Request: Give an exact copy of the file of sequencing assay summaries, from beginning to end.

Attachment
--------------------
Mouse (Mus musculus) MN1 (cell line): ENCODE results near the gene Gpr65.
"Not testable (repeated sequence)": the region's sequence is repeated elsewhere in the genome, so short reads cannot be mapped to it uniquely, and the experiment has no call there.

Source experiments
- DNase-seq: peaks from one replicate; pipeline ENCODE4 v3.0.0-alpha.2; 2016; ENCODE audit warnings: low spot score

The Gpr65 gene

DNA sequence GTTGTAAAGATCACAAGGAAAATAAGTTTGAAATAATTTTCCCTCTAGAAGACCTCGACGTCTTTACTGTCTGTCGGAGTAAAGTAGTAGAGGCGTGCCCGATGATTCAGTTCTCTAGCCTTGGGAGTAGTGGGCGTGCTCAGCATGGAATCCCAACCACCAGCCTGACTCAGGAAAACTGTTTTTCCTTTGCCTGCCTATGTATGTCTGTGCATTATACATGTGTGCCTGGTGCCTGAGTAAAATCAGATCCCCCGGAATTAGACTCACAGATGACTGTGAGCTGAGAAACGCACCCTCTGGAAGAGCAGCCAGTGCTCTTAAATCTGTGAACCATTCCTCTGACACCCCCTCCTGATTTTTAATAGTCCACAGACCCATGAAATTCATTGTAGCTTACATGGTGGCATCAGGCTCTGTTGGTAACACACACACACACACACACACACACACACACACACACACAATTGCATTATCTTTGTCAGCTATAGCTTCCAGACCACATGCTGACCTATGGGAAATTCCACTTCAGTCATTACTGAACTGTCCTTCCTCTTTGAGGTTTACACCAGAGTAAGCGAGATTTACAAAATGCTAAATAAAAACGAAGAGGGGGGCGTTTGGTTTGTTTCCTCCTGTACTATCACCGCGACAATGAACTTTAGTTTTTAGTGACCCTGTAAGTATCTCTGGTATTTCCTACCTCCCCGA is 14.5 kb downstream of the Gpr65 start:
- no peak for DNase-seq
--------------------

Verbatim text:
Mouse (Mus musculus) MN1 (cell line): ENCODE results near the gene Gpr65.
"Not testable (repeated sequence)": the region's sequence is repeated elsewhere in the genome, so short reads cannot be mapped to it uniquely, and the experiment has no call there.

Source experiments
- DNase-seq: peaks from one replicate; pipeline ENCODE4 v3.0.0-alpha.2; 2016; ENCODE audit warnings: low spot score

The Gpr65 gene

DNA sequence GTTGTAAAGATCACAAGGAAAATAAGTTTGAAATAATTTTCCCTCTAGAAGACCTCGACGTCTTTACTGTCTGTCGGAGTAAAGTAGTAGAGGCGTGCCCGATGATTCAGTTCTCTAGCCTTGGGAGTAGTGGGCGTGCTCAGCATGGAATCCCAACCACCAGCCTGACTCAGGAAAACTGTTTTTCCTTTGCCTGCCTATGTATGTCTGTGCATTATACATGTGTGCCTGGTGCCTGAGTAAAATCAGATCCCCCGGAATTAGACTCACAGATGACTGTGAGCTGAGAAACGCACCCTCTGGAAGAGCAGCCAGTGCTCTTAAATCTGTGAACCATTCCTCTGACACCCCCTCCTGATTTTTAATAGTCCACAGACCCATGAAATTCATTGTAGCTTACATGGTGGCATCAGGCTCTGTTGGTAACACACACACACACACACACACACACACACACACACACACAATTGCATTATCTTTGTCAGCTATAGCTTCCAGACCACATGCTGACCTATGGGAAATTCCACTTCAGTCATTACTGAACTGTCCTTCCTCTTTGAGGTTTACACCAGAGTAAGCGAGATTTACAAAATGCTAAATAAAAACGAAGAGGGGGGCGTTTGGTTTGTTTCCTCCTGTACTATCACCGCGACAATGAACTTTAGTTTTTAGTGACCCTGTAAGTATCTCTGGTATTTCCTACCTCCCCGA is 14.5 kb downstream of the Gpr65 start:
- no peak for DNase-seq